Wednesday, April 16, 2014
By SUSAN MCMILLAN Kennebec Journal
AUGUSTA — Gov. Paul LePage's two major opponents in the 2014 governor's race say they would nix the A-F school grading system if they are elected, casting doubt on the future of the program if LePage doesn't return to office.
Education commissioner Tony Bennett announces his resignation at a news conference on Thursday, August 1, 2013, in Tallahassee, Fla. Bennett came under heavy scrutiny for the way he used the A-F grading system in both Indiana and Florida. Maine based its system on Bennett's ideas. (AP Photo/Steve Cannon)
Local school leaders say they haven't received much help from the state, while the state Department of Education says it is hamstrung by the Legislature, which failed to provide needed funding. Also, see what parents and real estate agents have to say about the grades.
Nearly half of the high schools that received Ds and Fs were penalized because not enough of their students took the Maine High School Assessment. Local principals say they do everything they can to encourage students to take the test, but they can't force students to give up a Saturday.
Some schools earned good grades and may provide direction for those that didn't fare as well. What was the key to getting a top grade?
Gov. Paul LePage implemented the grading system without a state law to go along with it, so it could be discontinued at any time once the governor leaves office. Is there enough support for the system in Maine to continue it even if he leaves political office?
From the start, the report card system unveiled in May provoked backlash from educators, Democratic legislators and many parents, who said the grades were an unfair and incomplete depiction of school quality. That sentiment is shared by Democratic U.S. Rep. Mike Michaud and independent Eliot Cutler, who both say they will run for governor next year.
In an emailed statement, Michaud said the system is deeply flawed and undermines public schools.
"Like most people, I think it's extremely important to hold schools accountable, but we need a better approach that includes parents, teachers and administrators," Michaud said.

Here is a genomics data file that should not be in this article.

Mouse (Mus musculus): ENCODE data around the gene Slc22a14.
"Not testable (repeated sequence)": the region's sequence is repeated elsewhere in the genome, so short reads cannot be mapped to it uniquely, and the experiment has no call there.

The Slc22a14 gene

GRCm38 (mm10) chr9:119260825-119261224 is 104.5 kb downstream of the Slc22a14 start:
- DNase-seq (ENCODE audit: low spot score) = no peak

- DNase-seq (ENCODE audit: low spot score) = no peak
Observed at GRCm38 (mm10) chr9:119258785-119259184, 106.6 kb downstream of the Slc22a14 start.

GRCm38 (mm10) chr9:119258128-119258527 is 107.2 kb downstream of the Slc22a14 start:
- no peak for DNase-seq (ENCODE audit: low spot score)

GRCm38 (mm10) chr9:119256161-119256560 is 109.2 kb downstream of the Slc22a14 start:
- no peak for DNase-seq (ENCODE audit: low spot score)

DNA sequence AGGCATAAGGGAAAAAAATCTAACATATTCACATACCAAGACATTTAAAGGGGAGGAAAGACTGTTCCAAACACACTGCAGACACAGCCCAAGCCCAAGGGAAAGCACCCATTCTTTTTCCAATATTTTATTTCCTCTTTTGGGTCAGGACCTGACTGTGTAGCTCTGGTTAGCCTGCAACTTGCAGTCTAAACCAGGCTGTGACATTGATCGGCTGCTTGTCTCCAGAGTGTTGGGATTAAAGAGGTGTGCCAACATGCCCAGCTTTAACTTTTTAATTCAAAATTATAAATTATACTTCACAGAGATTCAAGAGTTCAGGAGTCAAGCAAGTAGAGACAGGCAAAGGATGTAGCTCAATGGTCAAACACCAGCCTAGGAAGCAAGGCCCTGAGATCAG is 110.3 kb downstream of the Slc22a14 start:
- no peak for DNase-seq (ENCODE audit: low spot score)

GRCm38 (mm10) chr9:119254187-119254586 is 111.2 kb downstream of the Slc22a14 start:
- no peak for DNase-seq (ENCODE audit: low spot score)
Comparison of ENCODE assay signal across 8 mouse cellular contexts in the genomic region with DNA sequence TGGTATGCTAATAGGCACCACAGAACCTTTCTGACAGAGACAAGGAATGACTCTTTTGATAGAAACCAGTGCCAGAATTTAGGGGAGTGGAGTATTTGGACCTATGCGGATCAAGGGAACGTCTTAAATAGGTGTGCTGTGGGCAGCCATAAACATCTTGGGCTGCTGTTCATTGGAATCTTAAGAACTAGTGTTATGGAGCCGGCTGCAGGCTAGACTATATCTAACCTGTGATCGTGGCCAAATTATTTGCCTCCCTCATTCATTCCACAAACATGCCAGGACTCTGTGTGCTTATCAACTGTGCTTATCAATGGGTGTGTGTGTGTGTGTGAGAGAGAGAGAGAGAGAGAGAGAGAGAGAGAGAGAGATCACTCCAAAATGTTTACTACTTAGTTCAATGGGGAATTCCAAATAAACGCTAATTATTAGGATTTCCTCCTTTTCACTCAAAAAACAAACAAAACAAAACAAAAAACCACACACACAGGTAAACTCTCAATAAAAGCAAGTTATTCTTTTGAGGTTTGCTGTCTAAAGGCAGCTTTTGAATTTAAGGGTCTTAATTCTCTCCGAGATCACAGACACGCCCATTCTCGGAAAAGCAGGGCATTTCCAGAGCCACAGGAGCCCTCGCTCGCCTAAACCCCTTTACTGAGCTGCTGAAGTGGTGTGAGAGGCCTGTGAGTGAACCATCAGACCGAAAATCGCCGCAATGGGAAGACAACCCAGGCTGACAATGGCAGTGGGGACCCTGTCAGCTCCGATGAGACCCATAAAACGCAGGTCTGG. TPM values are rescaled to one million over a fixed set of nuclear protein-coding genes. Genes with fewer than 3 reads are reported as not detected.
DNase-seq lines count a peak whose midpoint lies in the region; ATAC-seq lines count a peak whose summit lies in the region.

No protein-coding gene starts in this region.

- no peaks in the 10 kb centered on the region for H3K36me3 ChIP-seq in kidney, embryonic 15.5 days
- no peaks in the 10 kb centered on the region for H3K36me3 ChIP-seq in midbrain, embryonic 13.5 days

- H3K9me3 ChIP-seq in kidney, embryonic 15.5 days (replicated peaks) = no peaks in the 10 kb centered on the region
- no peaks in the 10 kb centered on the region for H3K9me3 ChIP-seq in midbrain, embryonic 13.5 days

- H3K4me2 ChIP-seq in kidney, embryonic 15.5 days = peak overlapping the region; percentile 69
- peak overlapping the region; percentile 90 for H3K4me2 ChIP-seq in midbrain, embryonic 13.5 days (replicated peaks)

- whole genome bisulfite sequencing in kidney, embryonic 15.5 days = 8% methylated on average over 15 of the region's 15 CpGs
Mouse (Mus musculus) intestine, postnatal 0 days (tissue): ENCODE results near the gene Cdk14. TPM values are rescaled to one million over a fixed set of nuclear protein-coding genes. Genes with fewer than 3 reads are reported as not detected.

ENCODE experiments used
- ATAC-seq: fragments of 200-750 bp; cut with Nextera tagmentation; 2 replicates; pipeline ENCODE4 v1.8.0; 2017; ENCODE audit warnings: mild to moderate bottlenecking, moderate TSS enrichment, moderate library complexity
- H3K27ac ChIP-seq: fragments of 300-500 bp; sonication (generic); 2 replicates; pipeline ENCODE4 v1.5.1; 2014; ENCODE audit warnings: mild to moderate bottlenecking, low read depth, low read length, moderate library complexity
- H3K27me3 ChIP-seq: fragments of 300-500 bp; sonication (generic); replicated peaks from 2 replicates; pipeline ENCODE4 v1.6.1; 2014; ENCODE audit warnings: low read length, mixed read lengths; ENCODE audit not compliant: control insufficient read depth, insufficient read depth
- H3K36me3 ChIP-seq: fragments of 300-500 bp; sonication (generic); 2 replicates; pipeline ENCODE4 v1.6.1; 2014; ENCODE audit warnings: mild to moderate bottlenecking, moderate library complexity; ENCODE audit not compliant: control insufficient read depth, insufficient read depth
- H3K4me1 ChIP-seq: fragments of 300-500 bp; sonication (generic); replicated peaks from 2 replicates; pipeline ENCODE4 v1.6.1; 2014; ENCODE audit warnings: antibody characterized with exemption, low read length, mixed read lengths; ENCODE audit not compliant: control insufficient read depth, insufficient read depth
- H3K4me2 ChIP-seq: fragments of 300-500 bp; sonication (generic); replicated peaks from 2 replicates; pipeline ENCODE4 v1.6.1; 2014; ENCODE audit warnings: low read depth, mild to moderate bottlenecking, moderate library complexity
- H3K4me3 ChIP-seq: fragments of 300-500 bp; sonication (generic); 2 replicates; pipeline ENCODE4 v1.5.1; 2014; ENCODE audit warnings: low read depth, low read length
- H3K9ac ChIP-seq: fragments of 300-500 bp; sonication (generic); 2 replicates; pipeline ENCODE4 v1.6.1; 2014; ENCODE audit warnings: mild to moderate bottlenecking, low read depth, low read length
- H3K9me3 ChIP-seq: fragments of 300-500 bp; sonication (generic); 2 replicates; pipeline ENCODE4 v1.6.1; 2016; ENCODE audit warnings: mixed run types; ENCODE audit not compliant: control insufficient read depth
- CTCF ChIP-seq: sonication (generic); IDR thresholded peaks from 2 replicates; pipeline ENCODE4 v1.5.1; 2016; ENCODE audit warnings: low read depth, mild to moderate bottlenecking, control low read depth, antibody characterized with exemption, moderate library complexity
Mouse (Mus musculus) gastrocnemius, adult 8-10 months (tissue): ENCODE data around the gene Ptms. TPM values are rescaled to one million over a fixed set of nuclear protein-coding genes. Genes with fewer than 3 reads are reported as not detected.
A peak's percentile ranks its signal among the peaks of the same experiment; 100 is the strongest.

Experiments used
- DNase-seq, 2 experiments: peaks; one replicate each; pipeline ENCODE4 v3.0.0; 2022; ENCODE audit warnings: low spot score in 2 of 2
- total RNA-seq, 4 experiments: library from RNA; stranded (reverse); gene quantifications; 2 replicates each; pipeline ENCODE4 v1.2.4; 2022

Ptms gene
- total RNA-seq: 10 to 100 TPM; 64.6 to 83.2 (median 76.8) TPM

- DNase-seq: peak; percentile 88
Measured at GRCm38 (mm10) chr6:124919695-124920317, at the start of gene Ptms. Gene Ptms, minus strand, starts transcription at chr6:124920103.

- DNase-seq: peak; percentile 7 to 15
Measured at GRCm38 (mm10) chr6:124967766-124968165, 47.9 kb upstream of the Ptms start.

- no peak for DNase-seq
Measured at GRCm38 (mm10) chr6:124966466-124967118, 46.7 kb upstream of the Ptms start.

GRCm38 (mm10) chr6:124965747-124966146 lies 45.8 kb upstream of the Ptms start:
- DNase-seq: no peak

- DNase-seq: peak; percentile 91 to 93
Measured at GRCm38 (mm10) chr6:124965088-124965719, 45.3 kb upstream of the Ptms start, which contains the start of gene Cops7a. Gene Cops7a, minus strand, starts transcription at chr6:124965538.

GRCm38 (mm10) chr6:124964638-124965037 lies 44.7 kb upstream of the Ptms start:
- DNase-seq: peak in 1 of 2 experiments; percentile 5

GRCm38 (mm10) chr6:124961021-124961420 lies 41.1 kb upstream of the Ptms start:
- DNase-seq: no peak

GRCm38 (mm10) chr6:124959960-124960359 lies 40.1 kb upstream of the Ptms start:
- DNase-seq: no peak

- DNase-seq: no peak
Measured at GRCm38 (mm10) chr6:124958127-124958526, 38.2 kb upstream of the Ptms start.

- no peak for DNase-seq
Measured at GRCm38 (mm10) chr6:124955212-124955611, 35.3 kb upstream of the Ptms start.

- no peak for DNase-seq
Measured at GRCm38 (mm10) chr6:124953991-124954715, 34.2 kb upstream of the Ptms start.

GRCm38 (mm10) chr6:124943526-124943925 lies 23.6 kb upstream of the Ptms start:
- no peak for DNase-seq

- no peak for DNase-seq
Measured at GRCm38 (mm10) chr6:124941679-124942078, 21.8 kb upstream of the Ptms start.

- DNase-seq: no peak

Cutler, who finished a close second to LePage in 2010, said that instead of school quality, the grades represent inequities in resources across the state, both in students' homes and in the system of state aid for schools.
"It's not clear to me where the A-F grading takes us," Cutler said. "It tells us something we already know, and that is that our funding formula in Maine and our distribution of resources in Maine is problematic."
When the grades were first released, staff at the Department of Education had to "hunker down" and ride out the criticism for a couple of weeks after the grades were released, but since then they've seen acceptance of the system, spokeswoman Samantha Warren said in July.
"Very quickly the conversation shifted from, 'Should they be doing these grades?' to 'What do we include in these grades?' to 'What do we do about these grades?'" she said. "Now schools are in a position to engage with us in a conversation about what this was all about."
Questions raised nationally
On the national scene, however, a new round of debate has erupted about the validity and usefulness of A-F grading for schools, which could affect the drive to implement it in more states. And without a place in statute or federally mandated reporting, Maine's system could be vulnerable to changes in the political environment in Augusta.
There are 15 states with A-F grading for schools, with Maine as one of four states to join the trend just in the last year. Maine's system is far less entrenched than the others, and not just because of its newness.
In most states, the systems were adopted through legislation, but Maine's is an initiative of the LePage administration. There's nothing in statute to require the Department of Education to calculate and publish grades if the next governor decides against it.
In addition, at least half of the states with letter grades incorporated them into the plans that have freed them from some requirements of the federal No Child Left Behind act. To comply with the terms of the waivers, those states must continue to apply letter grades to schools.
By contrast, the waiver that the U.S. Department of Education recently approved for Maine is based on a different school rating system, with labels such as "priority," "focus" and "meeting."
Maine Department of Education officials have said they will continue to use A-F because it's clearer for the public, but there's nothing in Maine's waiver that requires the state to use the letter grades.
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